I love calendars, picture calendars, and my husband very kindly gives me two each year; one is of scenes from Northern Ireland, and the other is his own pictures – matching the subject with the month. As it’s June and now summer, on this month’s page is a picture of some jolly Morris men.
Here is what I wrote about Morris men last year, when we saw some at Nunney Fair:
No-one really knows when, where or how Morris dancing started, or really what its name means. Some people think it comes from Moorish, or Moreys, or Moresco, but wherever the term originated, the first actual record is from the 1400’s, which doesn’t mean there weren’t dancers dancing with bells and ribbons and sticks and kerchiefs before then. Lots of stories have been written about the history, some saying it goes back to prehistoric times; well, really there is no evidence at all for that!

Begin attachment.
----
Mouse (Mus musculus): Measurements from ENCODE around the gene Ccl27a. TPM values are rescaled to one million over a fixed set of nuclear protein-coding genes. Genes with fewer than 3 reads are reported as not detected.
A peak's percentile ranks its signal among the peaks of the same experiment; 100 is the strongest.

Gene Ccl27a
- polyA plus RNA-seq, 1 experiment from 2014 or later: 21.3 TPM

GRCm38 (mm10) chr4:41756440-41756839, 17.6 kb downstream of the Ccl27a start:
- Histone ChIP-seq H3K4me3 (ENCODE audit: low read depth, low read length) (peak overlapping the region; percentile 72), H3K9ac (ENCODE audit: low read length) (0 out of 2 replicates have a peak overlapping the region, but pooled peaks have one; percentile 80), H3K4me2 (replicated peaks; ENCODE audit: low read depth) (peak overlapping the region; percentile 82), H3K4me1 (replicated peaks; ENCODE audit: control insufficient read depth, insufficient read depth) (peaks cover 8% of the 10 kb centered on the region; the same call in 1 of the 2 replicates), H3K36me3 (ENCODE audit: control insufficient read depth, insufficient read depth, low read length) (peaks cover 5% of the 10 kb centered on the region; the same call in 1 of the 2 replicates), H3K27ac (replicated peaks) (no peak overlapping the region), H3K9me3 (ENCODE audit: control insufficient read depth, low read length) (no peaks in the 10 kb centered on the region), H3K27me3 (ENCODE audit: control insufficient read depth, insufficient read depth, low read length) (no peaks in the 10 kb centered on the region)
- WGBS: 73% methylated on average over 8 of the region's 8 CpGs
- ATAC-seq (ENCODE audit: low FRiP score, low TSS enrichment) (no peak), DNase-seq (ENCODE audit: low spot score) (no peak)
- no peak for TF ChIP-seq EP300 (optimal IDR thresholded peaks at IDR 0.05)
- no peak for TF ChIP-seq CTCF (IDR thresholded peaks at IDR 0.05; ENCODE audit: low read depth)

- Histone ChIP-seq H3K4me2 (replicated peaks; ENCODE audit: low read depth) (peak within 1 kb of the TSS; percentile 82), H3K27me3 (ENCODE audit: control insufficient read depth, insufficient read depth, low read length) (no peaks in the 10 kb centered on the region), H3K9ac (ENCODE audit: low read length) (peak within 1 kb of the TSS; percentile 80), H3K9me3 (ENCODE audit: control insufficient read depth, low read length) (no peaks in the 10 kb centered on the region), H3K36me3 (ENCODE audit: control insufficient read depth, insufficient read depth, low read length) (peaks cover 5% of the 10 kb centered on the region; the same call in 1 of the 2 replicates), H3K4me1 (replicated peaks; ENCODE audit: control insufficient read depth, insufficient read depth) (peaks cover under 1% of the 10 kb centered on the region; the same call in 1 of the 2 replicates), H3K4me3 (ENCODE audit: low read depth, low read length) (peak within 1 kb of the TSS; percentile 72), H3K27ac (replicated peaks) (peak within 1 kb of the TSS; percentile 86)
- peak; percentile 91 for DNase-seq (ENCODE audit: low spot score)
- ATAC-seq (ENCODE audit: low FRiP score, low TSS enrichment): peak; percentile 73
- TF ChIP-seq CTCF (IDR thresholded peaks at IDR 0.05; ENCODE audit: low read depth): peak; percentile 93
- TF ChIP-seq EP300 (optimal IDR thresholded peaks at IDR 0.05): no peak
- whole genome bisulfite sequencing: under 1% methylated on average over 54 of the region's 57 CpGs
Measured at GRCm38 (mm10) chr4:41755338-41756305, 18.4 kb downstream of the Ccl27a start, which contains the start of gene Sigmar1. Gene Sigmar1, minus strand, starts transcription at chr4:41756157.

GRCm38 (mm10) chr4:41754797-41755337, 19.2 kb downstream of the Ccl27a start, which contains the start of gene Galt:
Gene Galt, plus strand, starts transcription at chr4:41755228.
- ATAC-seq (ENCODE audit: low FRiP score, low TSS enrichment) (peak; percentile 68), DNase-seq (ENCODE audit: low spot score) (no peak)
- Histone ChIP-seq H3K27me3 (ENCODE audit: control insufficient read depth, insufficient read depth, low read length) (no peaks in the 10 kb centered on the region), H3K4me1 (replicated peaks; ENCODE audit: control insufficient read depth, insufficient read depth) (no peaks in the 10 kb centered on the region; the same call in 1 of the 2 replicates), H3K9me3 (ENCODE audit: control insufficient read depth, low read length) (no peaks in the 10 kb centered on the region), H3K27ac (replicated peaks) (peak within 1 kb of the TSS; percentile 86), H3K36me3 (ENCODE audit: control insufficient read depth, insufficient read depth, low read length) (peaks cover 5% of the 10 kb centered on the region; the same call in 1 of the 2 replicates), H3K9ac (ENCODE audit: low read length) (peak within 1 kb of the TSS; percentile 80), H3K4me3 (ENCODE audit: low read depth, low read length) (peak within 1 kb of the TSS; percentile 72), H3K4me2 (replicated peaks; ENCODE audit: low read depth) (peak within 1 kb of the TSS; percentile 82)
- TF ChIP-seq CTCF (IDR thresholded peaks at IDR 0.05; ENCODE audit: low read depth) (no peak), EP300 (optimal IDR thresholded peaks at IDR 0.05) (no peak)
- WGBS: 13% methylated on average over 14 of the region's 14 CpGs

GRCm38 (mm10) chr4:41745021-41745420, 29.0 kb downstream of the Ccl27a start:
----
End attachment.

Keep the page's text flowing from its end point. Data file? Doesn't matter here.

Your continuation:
Every Morris troupe or group has its own musicians, and traditionally the instruments were the pipe and tabor (a small portable drum); these days you often find a whole array of musicians gleefully playing for the dancers; fiddles and concertinas and even accordions accompany the dancers and keep them in step. Sometimes a whole band of musicians will support the dancers. Just as many of the dances are old, so are the tunes which accompany them; some are traditional songs or popular songs from the past, some are even march tunes.
This entertainment was very popular in the eighteenth and early nineteenth centuries, but it began to decline, as industry took over from agriculture as the mass employer and country traditions began to die out.However, in the 1930’s there was a new interest, and gradually the number of people taking part has increased, and now there are over 800 clubs and groups!
My featured image is not of Nunney Fair, but of the Dolphin where a troop came to entertain us a couple of years ago.